• 30-minute recording:
    • 64 Kbps ~ 15MB
    • 96 Kbps ~ 23MB
    • 128 Kbps ~ 30MB
  • 1-hour recording:
    • 64 Kbps ~ 30MB
    • 96 Kbps ~ 45MB
    • 128 Kbps ~ 60MB

Larger file sizes can negatively impact your file hosting costs, while lower bit rates may affect the quality of your recordings. Picking the right bit rate is a balance between quality and affordability.

As a rule of thumb, a 64Kbps file is about 0.5MB per minute, a 96Kbps file is about 0.75MB per minute, and a 128Kbps file is about 1MB per minute. If you decide to use a higher bit rate, remember that playback when streaming from a web page will be further delayed until enough of the file is downloaded, which might make some listeners impatient.

mp3 Sample Rate

Choosing the sample rate is easy. The sample rate is the number of samples per second, with more samples resulting in clearer sound. For example, using a low-quality microphone or tape recorder, using either 22,050 and 44,100 will not make much of a difference. A typical digital video camera or Flip-type camera will record somewhere between the two sample rates; in that case, you’ll want to use 44,100 kHz. If you record at CD quality (as most people do), 44,100 kHz will always sound better than 22,050 kHz.

Can’t decide? Recommendation: 44,100 kHz

Mono, Stereo and Joint Stereo mp3’s

In the past, we only recommended using either “stereo” or “joint stereo” for your media. Mono is ideal if you are not concerned about stereo sound in your episodes, as it will result in your media files being half the size in bytes compared to stereo.

If you use professional audio recording software to create your MP3 files, you can use the “joint stereo” feature to optimize the file size and/or sound of your MP3. If you are using the LAME MP3 encoder with your audio software, using “joint stereo” or “stereo” will not make a difference with your media file size, but the sound quality will be improved. With the LAME encoder specifically, you must use the option “forced joint stereo” if your goal is to both improve the sound and shrink the file size. If your bit rate is more than 128Kbps, the sound quality improvements and file size difference using joint stereo are minimal at best.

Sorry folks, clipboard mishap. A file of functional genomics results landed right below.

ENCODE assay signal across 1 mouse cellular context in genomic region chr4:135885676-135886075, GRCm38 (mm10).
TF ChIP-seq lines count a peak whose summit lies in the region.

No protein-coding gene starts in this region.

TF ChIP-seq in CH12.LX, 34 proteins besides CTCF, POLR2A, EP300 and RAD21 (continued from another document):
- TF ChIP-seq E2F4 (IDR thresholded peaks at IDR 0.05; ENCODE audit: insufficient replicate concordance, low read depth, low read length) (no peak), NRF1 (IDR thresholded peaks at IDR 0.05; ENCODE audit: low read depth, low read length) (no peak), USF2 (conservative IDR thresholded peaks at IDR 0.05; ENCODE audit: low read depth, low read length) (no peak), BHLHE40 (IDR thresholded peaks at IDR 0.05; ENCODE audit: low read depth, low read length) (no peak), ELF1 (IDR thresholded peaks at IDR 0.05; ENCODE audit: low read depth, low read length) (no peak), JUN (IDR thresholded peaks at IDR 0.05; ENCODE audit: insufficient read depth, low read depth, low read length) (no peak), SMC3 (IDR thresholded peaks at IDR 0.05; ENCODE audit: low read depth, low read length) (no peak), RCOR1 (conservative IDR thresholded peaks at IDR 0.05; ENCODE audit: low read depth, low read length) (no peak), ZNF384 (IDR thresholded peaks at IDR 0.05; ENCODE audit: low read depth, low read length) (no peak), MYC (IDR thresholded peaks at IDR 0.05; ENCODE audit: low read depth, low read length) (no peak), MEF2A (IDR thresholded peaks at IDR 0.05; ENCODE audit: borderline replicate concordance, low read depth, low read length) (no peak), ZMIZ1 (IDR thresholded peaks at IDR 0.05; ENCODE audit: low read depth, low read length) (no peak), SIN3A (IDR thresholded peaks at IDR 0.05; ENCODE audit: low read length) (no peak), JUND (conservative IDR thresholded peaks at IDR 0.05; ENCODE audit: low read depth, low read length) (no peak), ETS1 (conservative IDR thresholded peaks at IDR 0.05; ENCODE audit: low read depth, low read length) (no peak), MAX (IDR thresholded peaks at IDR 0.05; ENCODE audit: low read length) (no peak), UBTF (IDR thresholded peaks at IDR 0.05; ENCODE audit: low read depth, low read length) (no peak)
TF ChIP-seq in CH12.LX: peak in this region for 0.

When converting a recording from mono to stereo, or stereo to mono, keep in mind that you either need to double or half the bit rate as well.

Still Confused? Here’s What We Suggest

  • If you’re recording from one microphone (in mono): use “mono” (perfect for interviews and talk)
  • If you’re recording in stereo and using a bit rate lower than 128Kbps: use “joint stereo” (ideal for talk recorded in stereo and some music)
  • If you’re recording in stereo and using 128Kbps or higher bit rate: use “stereo” (perfect when sound quality is of the utmost importance)By following these tips and recommendations, you can ensure high-quality audio for your podcast while minimizing potential playback issues. Keep in mind that technology and software continue to evolve, so it’s essential to stay up-to-date with the latest advancements and best practices for podcasting.